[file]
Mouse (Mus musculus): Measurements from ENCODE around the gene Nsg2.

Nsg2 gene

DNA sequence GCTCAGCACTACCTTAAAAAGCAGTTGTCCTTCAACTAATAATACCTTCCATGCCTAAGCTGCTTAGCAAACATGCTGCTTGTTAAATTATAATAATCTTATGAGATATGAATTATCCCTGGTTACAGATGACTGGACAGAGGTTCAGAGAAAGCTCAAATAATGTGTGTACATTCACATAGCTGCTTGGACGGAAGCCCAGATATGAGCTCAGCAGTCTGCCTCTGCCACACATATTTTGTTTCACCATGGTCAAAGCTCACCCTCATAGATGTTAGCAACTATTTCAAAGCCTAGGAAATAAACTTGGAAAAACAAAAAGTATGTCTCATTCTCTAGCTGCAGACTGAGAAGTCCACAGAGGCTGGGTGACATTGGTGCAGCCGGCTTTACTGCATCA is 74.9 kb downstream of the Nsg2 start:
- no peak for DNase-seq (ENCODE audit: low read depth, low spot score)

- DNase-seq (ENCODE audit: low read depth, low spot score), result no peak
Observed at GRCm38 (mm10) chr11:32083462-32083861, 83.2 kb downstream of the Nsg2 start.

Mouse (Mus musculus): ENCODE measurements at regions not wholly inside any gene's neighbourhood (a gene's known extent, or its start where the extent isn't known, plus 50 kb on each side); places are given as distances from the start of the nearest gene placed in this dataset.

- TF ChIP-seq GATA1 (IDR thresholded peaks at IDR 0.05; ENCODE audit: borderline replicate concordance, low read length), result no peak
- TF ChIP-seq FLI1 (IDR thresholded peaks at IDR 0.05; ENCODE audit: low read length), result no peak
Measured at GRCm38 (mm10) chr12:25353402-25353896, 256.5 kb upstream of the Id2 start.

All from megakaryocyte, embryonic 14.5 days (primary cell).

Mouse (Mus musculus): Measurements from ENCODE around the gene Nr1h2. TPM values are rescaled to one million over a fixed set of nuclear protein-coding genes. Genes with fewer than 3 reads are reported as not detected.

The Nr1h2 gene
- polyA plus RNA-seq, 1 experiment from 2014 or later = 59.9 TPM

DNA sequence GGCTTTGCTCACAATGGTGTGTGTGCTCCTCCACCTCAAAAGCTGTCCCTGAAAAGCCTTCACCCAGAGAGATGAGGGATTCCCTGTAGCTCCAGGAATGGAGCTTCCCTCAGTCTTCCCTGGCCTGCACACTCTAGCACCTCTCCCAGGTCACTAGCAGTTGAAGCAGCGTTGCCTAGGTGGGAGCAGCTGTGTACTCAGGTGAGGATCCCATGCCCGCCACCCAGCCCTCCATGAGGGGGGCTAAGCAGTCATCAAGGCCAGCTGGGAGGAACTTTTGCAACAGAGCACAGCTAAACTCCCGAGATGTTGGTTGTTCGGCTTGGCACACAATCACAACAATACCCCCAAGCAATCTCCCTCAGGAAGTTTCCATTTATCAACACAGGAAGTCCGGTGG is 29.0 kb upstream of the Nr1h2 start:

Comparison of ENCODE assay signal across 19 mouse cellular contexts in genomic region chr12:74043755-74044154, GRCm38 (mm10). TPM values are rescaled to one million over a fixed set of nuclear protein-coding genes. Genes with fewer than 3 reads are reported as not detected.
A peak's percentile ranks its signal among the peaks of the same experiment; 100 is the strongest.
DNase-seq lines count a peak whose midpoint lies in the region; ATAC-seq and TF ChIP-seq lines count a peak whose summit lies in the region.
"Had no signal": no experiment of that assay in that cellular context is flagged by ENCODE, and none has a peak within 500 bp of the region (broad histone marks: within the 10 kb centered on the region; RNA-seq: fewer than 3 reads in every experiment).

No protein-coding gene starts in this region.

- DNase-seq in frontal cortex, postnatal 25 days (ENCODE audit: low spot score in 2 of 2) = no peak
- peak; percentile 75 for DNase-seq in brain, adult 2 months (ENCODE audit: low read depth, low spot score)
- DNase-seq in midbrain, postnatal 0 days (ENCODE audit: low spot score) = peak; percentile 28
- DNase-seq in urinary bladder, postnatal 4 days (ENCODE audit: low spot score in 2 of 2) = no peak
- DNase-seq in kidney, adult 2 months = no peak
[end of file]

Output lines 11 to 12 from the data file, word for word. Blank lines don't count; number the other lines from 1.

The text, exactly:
All from megakaryocyte, embryonic 14.5 days (primary cell).

Mouse (Mus musculus): Measurements from ENCODE around the gene Nr1h2. TPM values are rescaled to one million over a fixed set of nuclear protein-coding genes. Genes with fewer than 3 reads are reported as not detected.